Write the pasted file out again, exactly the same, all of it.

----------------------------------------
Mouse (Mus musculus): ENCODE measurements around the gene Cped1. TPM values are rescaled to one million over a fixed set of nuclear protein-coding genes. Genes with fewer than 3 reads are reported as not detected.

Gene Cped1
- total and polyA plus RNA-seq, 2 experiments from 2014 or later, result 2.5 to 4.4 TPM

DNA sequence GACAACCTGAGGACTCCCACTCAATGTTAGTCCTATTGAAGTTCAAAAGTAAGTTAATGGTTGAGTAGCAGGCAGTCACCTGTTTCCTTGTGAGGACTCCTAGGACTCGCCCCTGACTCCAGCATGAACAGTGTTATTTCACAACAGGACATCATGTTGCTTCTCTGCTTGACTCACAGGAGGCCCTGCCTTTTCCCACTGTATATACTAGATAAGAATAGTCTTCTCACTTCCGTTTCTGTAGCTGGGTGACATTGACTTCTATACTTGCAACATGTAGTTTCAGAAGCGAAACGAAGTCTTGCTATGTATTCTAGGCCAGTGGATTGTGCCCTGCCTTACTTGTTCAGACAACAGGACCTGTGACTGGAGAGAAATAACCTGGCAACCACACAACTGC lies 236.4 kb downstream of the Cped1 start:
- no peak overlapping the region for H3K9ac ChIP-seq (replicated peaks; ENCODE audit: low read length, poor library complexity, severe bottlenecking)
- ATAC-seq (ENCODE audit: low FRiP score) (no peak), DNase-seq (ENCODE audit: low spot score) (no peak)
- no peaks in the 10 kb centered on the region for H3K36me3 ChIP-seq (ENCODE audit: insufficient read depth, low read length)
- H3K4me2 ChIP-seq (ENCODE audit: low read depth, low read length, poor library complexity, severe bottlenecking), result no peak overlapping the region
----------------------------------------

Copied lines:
Mouse (Mus musculus): ENCODE measurements around the gene Cped1. TPM values are rescaled to one million over a fixed set of nuclear protein-coding genes. Genes with fewer than 3 reads are reported as not detected.

Gene Cped1
- total and polyA plus RNA-seq, 2 experiments from 2014 or later, result 2.5 to 4.4 TPM

DNA sequence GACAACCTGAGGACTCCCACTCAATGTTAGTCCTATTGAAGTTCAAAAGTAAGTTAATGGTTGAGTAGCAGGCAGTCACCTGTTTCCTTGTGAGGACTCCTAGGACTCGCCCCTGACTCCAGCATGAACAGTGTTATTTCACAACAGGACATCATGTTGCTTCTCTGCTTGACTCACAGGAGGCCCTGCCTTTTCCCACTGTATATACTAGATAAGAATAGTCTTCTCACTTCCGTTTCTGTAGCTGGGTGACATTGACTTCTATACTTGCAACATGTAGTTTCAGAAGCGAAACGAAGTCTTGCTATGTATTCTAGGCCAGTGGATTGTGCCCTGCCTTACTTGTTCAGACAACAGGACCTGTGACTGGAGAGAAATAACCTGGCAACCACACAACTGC lies 236.4 kb downstream of the Cped1 start:
- no peak overlapping the region for H3K9ac ChIP-seq (replicated peaks; ENCODE audit: low read length, poor library complexity, severe bottlenecking)
- ATAC-seq (ENCODE audit: low FRiP score) (no peak), DNase-seq (ENCODE audit: low spot score) (no peak)
- no peaks in the 10 kb centered on the region for H3K36me3 ChIP-seq (ENCODE audit: insufficient read depth, low read length)
- H3K4me2 ChIP-seq (ENCODE audit: low read depth, low read length, poor library complexity, severe bottlenecking), result no peak overlapping the region